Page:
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Outlook – Global Fruit and Vegetable Processing Market


Outlook – Global Fruit and Vegetable Processing Market

At a compound annual growth rate (CAGR) of approximately 7.5%, the global fruit and vegetable processing market is set to reach $530 billion by 2028. A subset of food processing, fruit and vegetable processing results in food ingredients as well as food for immediate consumption. Some of the more common products are pulp, juice, canned vegetables, or fruit pieces. 

Once a niche industry, fruit and vegetable processing has been an ever-expanding market thanks in large part to the demand for processed food, trends in eating, as well as greater disposable income. Covid only intensified the desire for greater safety and quality as it relates to food consumption with manufacturers compelled to enhance the value of their products in markets around the globe. 

The fruit and vegetable processing market is commonly divided into one of four types of products: canned, dehydrated and dried, frozen, and others. The processing technology is typically pulsed electric field, high-pressure, or microwave. Equipment varies by country and the key market players are Kraft Heinz Company, Syntegon Technology GmbH, Del Monte Foods, GFA Group, Greencore Group, and JBT Corporation among others. 

While the fruit and vegetable processing market outlook is rosy, some factors could stifle growth. Food recalls are front and center. In most countries recalls occur when criticism (or worse, an actual poisoning) is levied and the manufacturer, wholesaler, and/or government chooses to remove the product as it may pose a safety risk to consumers. While the recall might be presumptuous in nature, most manufacturers prefer to get ahead of such allegations so as not to sully the company’s brand.

Another challenge inherent to the fruit and vegetable processing market is infections and physiological deterioration. This is an ongoing challenge, no matter the economic conditions. Low atmospheric humidity, physical injury, and high temperatures are the leading causes of deterioration. Firms invest and divert considerable sums to mitigate these threats. 

At a regional level, Asia Pacific is expected to register the highest revenue growth rate. India, Japan, and China most notably are spending more resources on fruit and vegetable production (as opposed to grain) for agricultural development. Meanwhile, North America will benefit from rising demand from its own residents as well as Canada and Mexico. In terms of all markets outside of Asia Pacific, North America is poised to account for robust revenue growth. Europe, on the other hand, will expand less rapidly but is still expected to post stable growth.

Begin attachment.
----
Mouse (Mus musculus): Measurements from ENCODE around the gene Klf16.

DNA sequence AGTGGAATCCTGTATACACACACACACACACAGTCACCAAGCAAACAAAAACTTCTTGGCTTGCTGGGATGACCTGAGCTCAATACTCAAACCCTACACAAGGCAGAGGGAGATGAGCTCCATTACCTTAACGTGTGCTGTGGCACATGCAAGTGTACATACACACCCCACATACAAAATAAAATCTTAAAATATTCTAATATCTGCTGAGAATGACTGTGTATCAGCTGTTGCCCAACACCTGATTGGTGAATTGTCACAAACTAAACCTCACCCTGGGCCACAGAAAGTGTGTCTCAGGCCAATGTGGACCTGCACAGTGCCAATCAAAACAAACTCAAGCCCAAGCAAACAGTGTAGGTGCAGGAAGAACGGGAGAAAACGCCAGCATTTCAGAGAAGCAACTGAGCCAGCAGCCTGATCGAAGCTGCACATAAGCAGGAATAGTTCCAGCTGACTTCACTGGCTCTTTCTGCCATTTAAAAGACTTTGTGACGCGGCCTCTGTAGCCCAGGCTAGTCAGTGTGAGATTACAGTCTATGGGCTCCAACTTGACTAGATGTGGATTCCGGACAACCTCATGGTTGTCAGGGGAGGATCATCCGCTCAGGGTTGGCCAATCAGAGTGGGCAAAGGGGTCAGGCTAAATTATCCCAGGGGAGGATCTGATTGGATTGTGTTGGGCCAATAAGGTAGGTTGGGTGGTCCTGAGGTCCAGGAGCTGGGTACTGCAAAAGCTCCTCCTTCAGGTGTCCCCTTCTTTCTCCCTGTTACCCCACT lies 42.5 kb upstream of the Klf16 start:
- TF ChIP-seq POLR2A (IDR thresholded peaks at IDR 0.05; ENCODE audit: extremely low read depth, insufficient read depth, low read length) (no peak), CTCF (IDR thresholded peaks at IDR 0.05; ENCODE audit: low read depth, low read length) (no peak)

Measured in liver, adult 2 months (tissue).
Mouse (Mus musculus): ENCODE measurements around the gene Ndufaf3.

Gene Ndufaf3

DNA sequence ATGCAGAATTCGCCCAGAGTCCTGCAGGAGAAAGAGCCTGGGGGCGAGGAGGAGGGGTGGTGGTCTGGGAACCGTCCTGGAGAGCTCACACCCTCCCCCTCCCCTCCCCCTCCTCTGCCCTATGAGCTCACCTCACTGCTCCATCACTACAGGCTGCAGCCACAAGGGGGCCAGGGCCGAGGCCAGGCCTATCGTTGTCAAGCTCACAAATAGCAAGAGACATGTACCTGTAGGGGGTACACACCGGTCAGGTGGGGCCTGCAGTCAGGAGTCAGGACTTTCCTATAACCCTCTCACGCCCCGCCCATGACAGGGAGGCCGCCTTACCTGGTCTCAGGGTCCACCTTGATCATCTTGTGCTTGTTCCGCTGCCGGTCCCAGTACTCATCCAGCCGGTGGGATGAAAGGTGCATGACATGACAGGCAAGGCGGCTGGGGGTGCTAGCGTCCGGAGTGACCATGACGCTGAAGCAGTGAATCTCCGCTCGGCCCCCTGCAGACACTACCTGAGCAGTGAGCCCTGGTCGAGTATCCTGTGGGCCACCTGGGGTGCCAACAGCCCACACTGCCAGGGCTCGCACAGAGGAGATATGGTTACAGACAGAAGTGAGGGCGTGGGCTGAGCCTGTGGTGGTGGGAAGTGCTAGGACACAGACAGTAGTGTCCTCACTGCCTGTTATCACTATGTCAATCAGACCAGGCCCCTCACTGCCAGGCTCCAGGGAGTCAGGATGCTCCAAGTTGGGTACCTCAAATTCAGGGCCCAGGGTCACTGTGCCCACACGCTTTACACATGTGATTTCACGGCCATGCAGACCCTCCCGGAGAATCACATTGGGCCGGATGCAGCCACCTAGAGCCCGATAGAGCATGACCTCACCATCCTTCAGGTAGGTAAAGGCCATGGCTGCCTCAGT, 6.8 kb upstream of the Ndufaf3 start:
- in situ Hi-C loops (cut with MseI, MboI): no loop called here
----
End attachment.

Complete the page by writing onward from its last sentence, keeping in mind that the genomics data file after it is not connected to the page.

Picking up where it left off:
USTR, DOC, and Department of Agriculture Issue Plan to Investigate Foreign Imports of Certain Perishable Produce

On September 1, 2020 the Office of the United States Trade Representative (USTR), Department of Agriculture, and Department of Commerce issued a 32-page report outlining the Trump Administration’s plan to address increased foreign imports of perishable fruits and vegetables. Following the public hearings held in August, the Administration published this report in hopes to open a dialogue with senior Mexican Government officials over the next 90 days regarding specific produce.

The USTR requested that the U.S. International Trade Commission (ITC) formally initiate an investigation under Section 201of the Trade Act of 1974 (Global Safeguard Investigation) with respect to imports of blueberries. Additionally, USTR intends to request that the ITC monitor and investigate imports of strawberries and bell peppers, which could lead to an expedited Section 201 investigations later this year.

The USTR is separately pursuing negotiations with the Mexican government to address U.S. industry concerns over imports of strawberries, bell peppers, and other perishable products. Section 201 investigations occur when a country experiences an unexpected surge in the import quantity of a certain product. The most recent Section 201 investigation was used to limit imports of solar panels and washing machines in 2018.

Other initiatives include the Department of Commerce improving communication with U.S. farmers responsible for growing the subject produce and assisting them in understanding trade remedy laws and procedures.

Similarly, the Department of Agriculture will develop a market promotion strategy for domestically produced produce and work with producers to maximize the use of existing agriculture programs. USTR, the Department of Commerce, and the Department of Agriculture will establish an interagency working group to monitor seasonal and perishable fruit and vegetable products, coordinate as appropriate regarding future investigations and trade actions, and provide technical assistance to Congress in developing legislation on this issue.

The interagency announcement regarding imports of certain fruits and vegetables follows media reports that U.S. farmers are on track to receive a record $37.2 billion in subsidies from the government this year.


Stephen Brophy is an attorney in Husch Blackwell LLP’s Washington, D.C. office focusing on international trade.

Turner Kim is an Assistant Trade Analyst in Husch Blackwell LLP’s Washington, D.C. office.

Camron Greer is an Assistant Trade Analyst in Husch Blackwell LLP’s Washington, D.C. office.